Sunday, 15 November 2009

Arriving to Kathmandu

It is virtually impossible not to be charmed by Kathmandu. After revisiting Bali last year following many years away from Asia I was sadly disappointed by how much it had changed (and not in a good way) and so I was somewhat nervous to return to a place I had always held in that coveted top spot of ‘favorite places I’ve been’. I was never fully certain why Nepal held such a mystical power over me – but it has long been beckoning me back (as had India) so it was with great trepidation and yet high hopes that I walked across the border just 3 days ago with my fingers crossed.
Since we had been traveling for the best part of 3 full days to get that far we decided we would postpone the last leg of the journey to Kathmandu a couple more days and call in on a little town just an hour from the border named Lumbini which was the birth place of Siddartha Guatama – also known as ‘the Buddha’.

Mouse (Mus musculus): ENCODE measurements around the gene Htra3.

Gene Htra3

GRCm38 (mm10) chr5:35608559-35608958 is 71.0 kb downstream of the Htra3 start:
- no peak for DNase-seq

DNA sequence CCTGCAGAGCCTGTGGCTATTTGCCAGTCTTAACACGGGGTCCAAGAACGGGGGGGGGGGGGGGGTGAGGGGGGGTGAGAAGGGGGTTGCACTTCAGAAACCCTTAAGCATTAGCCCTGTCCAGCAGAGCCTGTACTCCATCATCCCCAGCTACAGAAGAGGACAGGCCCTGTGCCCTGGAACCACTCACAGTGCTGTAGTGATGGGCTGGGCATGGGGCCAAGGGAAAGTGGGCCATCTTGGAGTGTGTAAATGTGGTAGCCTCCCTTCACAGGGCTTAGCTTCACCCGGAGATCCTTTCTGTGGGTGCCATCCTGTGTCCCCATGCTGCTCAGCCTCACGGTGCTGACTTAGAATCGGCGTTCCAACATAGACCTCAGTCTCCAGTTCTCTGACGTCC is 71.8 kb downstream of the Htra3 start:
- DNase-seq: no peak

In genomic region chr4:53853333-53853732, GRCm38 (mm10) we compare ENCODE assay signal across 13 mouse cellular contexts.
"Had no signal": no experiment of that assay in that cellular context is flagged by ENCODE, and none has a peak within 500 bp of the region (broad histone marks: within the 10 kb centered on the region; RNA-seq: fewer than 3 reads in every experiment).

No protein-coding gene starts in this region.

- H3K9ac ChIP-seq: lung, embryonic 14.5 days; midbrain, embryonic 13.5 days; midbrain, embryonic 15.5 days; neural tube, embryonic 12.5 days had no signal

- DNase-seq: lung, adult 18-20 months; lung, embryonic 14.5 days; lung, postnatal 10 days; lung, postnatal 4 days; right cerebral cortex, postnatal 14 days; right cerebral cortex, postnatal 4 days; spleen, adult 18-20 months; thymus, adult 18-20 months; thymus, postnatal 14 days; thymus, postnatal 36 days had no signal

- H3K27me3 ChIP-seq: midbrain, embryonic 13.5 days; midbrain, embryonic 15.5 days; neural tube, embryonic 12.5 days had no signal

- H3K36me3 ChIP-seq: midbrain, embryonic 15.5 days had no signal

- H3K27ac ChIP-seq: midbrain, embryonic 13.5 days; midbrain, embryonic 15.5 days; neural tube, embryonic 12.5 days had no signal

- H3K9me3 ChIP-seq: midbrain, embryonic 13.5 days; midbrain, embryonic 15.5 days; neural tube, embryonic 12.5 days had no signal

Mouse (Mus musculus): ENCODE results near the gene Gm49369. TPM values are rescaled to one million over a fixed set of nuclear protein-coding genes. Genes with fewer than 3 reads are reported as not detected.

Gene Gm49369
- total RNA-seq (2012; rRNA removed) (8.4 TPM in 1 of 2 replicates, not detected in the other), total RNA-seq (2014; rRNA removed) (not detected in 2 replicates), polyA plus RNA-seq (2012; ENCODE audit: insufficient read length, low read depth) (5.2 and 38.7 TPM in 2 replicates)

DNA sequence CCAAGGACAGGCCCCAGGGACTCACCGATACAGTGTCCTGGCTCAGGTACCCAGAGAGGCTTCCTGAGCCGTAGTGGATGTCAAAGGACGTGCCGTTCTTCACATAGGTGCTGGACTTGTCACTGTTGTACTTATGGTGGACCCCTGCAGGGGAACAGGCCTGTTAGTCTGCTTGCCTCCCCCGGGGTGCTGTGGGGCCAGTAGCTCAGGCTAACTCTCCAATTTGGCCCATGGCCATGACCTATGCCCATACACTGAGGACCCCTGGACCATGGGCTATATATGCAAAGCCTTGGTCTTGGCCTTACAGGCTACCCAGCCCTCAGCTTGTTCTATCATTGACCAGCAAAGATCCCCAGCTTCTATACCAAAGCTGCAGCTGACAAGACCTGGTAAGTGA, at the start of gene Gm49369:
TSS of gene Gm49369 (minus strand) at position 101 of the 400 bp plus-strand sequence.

Having skipped right by it last time and after having been considerably developed in recent years due to it’s new status as a world heritage site we thought it might be a nice interlude to buses and trains. We were right. We arrived to a tiny little one street town lit by only a few battery-powered lamps (the power outages in Nepal are a daily occurrence) and at once found a place to stay. Since our travels had thoroughly exhausted us we took dinner at the only restaurant in town and made it an early night wondering what the morning might bring. We weren’t disappointed. We arose to find that the mustard fields surrounding us were shrouded in a thick morning mist, which created a serene and impenetrable wall around us. We had read that the development site surrounding Buddha’s birthplace was very spread out so we rented bicycles (the old school kind with no gears - mine even had a little basket on the front) and headed out to explore. As we entered the gates we were transported to a world of calm and tranquility, and the dirt road we cycled down led us to the centre of it all: a marker stone on the exact spot that the little Buddha in training was popped out into the world.